Keratoconus: symptoms, causes, diagnosis and treatment

What is keratoconus?

It is an uncommon non-inflammatory condition of the eye where the usual round dome-shaped cornea (the black central portion of the eye) progressively thins out leading to the development of a cone-shaped bulge.

The thinning and changes in the shape of the cornea result in scarring. These changes cause lack of corneal transparency, thereby impairing the eye’s ability to focus and ultimately leading to reduced vision.

Keratoconus is common in people of Asian origin and affects one in every thousand people. It is common in teenagers and young individuals. A study reported that the prevalence of keratoconus in central India to be 2300 per 100,000 people.


The cause of keratoconus is still a matter of research. Several pathological processes are believed to cause keratoconus.

Risk Factors

  • Genetics: Family history of keratoconus
  • Down’s syndrome
  • Vigorous rubbing of eyes
  • Asthma
  • Hay fever
  • Marfan’s disease
  • Vernal (Inflammation happening in spring) keratoconjunctivitis
  • Retinitis pigmentosa
  • Retinopathy of prematurity


Keratoconus typically affects both the eyes. Nonetheless, symptoms in each eye can vary. The symptoms and signs vary with the gradual progression of the disease:

  • Bulging of the cornea
  • Distorted or blurred vision
  • Light sensitivity
  • Worsening or clouding of vision
  • Frequent changes in your eyeglass prescription
  • Inability in wearing contact lens
  • Increase in nearsightedness or astigmatism


Your ophthalmologist will review your family and medical history. During a routine eye examination, keratoconus can be diagnosed.
Keratoconus: symptoms, causes, diagnosis and treatment

Keratoconus can be diagnosed via:

  • Keratometry: The curve of the cornea is determined by focussing a circle of light on the cornea.
  • Slit-lamp examination: A vertical beam of light is directed on your eye surface and using a microscope of low power, the doctor examines the eye. Potential problems and shape of the cornea can be evaluated in this procedure.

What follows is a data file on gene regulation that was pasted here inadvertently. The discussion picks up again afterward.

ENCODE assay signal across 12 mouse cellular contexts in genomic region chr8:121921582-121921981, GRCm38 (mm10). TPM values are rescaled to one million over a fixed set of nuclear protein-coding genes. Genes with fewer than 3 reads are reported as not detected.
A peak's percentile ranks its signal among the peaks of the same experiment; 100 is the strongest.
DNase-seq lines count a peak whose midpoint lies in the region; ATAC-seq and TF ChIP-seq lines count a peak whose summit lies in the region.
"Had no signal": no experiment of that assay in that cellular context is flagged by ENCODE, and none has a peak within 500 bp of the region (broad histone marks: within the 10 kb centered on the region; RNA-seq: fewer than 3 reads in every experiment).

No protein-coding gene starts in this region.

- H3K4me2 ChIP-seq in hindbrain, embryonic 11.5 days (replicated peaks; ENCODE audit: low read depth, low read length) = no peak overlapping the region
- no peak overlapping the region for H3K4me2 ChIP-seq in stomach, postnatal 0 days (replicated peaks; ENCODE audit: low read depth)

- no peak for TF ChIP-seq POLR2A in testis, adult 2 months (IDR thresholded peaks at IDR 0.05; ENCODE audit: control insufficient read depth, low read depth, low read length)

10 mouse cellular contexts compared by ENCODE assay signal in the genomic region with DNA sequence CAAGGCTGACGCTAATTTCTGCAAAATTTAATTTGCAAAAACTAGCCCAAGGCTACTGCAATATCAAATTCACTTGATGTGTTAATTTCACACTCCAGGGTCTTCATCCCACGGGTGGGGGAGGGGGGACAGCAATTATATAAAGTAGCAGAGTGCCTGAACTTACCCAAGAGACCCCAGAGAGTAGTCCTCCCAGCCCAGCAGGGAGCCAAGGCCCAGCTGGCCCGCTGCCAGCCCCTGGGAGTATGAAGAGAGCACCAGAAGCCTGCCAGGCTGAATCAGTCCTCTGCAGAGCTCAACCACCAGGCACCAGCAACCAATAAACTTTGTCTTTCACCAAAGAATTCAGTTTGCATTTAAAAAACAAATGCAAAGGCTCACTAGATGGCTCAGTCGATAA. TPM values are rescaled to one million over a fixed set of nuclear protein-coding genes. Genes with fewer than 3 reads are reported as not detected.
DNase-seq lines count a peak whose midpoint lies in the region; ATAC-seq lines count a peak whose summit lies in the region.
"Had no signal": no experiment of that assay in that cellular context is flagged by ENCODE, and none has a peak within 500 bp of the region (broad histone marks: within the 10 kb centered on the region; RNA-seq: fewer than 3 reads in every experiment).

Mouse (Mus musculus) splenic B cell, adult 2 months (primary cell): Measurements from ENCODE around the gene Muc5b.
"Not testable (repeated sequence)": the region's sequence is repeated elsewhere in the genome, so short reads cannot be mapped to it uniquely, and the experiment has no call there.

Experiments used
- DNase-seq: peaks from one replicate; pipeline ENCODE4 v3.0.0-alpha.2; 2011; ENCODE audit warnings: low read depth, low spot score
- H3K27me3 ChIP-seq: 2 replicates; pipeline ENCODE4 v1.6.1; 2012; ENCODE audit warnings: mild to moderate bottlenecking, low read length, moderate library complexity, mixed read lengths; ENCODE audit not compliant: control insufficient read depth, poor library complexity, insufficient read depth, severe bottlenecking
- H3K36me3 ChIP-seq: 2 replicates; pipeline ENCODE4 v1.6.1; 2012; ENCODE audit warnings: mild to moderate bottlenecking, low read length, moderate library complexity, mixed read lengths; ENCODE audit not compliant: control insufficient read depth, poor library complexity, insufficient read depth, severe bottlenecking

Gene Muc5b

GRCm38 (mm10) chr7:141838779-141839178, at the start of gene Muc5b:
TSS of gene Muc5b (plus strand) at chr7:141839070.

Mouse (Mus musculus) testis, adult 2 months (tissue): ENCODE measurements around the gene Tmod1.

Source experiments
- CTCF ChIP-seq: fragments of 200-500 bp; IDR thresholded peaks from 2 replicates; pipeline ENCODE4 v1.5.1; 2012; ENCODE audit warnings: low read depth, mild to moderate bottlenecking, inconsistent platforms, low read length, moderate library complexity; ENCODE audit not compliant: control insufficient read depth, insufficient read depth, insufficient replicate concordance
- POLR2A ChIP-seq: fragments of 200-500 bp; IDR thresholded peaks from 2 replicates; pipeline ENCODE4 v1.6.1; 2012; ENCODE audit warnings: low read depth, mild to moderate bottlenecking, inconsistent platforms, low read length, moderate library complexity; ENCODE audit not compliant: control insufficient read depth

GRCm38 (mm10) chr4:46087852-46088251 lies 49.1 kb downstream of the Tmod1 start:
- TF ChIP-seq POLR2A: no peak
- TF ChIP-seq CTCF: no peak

• Computerised corneal mapping: The topographical mapping of your eye’s surface is done from a picture of your eye.
  • Eye refraction: Using a special device, your doctor evaluates the eyes for any vision problems.


Based on the progression and severity of the keratoconus, treatment is initiated. In early stages, eyeglasses can correct the vision problems. With the progression of the disease, rigid contact lenses are prescribed to allow even refraction of light and prevent vision distortion.

Different types of contact lenses are used for treatment of keratoconus:

  • Soft contacts: Distorted and blurry vision can be corrected in early stages by the use of contact lenses.
  • Rigid gas permeable contact lenses: These are used for the treatment of progressive keratoconus. These provide an adequate correction of vision and the lenses are made to fit the cornea.
  • Scleral lenses: Such lenses fit over the sclera (white part of the eye) and are used for addressing irregular corneal changes.
  • Piggyback lenses: In this type of contacts, a hard contact lens sits over a soft contact lens. It is prescribed in situations when the rigid lenses are uncomfortable.
  • Hybrid lenses: Special lenses with rigid centre and a soft ring are prescribed for added comfort.

Surgery may be required in individuals where scarring prevents the use of contact lenses.


For improving the contact lens fit, Intacs (two pieces of plastic polymers inserted into cornea for reshaping front of the eye) and intracorneal rings are occasionally used.

Keratoplasty: Corneal transplantation may be necessary in cases where the cornea has become extremely thin or scarred.

In Deep Anterior Lamellar Keratoplasty, only the cornea’s front and middle layer are transplanted. This procedure is more advantageous regarding lesser healing time, compared to complete corneal transplantation.

Follow-up visits, once in 6-months or on a yearly basis are needed for monitoring the corneal thinning steepening, and evaluating the changes in the vision.


There are no known ways to prevent keratoconus. Individuals with keratoconus are asked not to rub their eyes often.


Keratoconus can lead to complications like

  • Acute corneal hydrops – Development of corneal oedema due to leakage of aqueous humour into cornea
  • Decreased vision
  • High refractive error
  • Corneal scarring
  • Glare
  • Irregular astigmatism

Red Flags

Visit your eye doctor immediately if you notice a rapid worsening of your eyesight.

Consult a top Ophthalmologist

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  • About Keratoconus Eye Disease. National Keratoconus Foundation. http://www.nkcf.org/about-keratoconus/ Accessed 8 Jun. 16.
  • Gokhale NS. Epidemiology of keratoconus. Indian Journal of Ophthalmology. 2013;61(8):382-383. doi:10.4103/0301-4738.116054.
  • Jonas JB, Nangia V, Matin A, Kulkarni M, Bhojwani K. Prevalence and associations of keratoconus in rural Maharashtra in central India: the central India eye and medical study. Am J Ophthalmol. 2009 Nov; 148(5):760-5
  • Global Keratoconus Foundation. http://kcglobal.org/content/view/14/26/ Accessed 8 Jun. 16.
  • What Is Keratoconus? American Academy of Ophthalmology. http://www.aao.org/eye-health/diseases/what-is-keratoconus. Accessed 8 Jun. 16.

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